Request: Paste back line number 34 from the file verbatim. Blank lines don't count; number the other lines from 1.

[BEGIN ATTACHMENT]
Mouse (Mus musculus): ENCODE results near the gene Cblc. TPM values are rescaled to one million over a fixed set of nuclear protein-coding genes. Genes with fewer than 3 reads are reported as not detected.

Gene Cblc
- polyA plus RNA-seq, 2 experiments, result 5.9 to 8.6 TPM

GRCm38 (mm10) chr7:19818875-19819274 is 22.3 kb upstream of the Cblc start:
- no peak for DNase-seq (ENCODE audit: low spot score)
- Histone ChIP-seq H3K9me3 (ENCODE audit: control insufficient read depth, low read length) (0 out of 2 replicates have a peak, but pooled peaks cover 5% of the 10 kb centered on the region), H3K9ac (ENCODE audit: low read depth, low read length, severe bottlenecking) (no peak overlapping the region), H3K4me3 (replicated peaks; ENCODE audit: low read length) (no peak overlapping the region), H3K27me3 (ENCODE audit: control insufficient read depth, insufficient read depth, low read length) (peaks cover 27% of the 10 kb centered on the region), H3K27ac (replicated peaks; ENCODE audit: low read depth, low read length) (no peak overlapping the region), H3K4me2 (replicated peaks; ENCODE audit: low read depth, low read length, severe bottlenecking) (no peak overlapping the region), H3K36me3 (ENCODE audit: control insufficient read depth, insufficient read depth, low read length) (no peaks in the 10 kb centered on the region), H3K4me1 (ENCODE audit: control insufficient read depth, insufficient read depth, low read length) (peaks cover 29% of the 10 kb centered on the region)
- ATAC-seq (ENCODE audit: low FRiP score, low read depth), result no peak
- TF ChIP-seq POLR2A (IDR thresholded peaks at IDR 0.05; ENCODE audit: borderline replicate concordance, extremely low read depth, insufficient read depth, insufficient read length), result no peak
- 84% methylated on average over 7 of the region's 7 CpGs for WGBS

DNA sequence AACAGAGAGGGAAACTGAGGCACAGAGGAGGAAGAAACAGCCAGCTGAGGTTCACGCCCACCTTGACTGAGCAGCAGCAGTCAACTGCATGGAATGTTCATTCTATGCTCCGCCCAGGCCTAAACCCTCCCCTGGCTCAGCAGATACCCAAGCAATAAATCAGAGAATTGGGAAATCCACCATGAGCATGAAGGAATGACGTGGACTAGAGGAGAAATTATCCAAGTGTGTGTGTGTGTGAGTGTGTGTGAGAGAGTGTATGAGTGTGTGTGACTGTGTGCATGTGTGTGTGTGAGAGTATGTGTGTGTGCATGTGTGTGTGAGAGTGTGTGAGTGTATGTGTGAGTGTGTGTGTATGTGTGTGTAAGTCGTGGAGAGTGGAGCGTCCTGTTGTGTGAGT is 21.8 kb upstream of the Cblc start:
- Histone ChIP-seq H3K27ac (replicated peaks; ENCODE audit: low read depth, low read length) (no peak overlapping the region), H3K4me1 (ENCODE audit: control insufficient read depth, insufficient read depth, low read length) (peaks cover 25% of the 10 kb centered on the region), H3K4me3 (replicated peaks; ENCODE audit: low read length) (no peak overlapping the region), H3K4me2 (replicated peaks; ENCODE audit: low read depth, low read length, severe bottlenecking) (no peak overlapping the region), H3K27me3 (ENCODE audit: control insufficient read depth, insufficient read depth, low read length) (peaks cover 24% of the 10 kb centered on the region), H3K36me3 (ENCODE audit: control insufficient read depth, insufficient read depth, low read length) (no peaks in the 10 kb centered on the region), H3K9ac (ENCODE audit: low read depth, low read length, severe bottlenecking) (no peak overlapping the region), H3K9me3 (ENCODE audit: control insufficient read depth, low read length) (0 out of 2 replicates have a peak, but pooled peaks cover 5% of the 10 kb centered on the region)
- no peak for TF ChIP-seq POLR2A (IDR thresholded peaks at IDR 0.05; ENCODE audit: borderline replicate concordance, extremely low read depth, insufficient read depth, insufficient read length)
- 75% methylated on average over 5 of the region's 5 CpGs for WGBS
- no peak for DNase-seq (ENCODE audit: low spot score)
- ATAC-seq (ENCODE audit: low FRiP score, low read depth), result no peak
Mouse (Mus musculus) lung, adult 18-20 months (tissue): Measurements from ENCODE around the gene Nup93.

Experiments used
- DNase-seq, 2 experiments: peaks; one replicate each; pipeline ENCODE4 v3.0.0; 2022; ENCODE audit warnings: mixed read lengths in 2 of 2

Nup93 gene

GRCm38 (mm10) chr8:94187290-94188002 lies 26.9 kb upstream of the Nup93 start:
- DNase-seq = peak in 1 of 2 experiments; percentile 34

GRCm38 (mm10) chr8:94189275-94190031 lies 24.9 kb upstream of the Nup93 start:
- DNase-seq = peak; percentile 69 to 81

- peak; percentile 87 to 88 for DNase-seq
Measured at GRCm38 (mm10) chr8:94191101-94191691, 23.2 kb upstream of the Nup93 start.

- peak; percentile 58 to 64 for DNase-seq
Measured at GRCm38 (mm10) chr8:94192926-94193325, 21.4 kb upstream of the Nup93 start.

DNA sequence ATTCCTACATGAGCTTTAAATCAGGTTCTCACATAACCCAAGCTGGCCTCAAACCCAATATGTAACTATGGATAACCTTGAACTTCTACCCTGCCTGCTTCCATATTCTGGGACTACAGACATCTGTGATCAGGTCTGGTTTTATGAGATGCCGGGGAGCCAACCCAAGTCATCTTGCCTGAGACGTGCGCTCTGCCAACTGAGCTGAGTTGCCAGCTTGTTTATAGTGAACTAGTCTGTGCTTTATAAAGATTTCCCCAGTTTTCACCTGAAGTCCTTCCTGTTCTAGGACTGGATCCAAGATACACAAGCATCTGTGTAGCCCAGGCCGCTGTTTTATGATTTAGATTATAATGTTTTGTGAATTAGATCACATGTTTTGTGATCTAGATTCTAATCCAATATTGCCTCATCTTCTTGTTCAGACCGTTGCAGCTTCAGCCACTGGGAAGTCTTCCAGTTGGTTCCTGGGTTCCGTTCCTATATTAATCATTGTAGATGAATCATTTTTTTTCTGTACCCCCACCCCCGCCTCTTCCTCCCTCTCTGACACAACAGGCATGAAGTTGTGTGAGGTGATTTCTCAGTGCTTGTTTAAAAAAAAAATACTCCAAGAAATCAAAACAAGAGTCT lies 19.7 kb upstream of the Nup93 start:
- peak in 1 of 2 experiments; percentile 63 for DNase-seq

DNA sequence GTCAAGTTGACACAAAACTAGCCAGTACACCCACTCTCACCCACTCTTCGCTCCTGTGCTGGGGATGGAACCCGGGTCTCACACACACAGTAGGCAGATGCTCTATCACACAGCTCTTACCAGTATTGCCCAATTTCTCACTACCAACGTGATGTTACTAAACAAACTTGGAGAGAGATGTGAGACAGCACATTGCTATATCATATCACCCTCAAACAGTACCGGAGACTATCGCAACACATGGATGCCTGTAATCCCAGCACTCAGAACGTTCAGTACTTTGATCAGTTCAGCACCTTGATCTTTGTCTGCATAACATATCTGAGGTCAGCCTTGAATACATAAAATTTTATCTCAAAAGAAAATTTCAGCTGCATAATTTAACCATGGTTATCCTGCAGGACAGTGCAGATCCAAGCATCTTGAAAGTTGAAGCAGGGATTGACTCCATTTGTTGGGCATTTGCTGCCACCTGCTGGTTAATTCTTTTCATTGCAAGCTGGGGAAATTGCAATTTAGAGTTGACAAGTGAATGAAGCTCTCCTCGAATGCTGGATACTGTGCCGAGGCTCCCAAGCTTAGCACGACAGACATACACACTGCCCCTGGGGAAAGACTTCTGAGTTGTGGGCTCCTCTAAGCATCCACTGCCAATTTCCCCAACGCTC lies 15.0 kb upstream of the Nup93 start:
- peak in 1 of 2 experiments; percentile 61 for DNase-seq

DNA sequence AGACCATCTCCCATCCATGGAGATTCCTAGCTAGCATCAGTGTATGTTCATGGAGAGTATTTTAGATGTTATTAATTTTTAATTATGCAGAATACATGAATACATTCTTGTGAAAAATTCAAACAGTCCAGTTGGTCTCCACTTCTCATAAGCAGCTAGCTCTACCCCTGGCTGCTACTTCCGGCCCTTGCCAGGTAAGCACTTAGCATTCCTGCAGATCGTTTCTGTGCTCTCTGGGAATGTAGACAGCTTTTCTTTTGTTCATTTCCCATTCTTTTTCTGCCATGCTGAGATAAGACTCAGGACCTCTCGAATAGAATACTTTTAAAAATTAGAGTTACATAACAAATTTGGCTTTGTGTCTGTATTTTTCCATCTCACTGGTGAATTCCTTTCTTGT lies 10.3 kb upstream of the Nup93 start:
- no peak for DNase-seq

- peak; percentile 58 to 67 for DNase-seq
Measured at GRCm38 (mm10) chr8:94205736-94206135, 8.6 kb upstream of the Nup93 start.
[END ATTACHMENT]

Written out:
- peak; percentile 58 to 67 for DNase-seq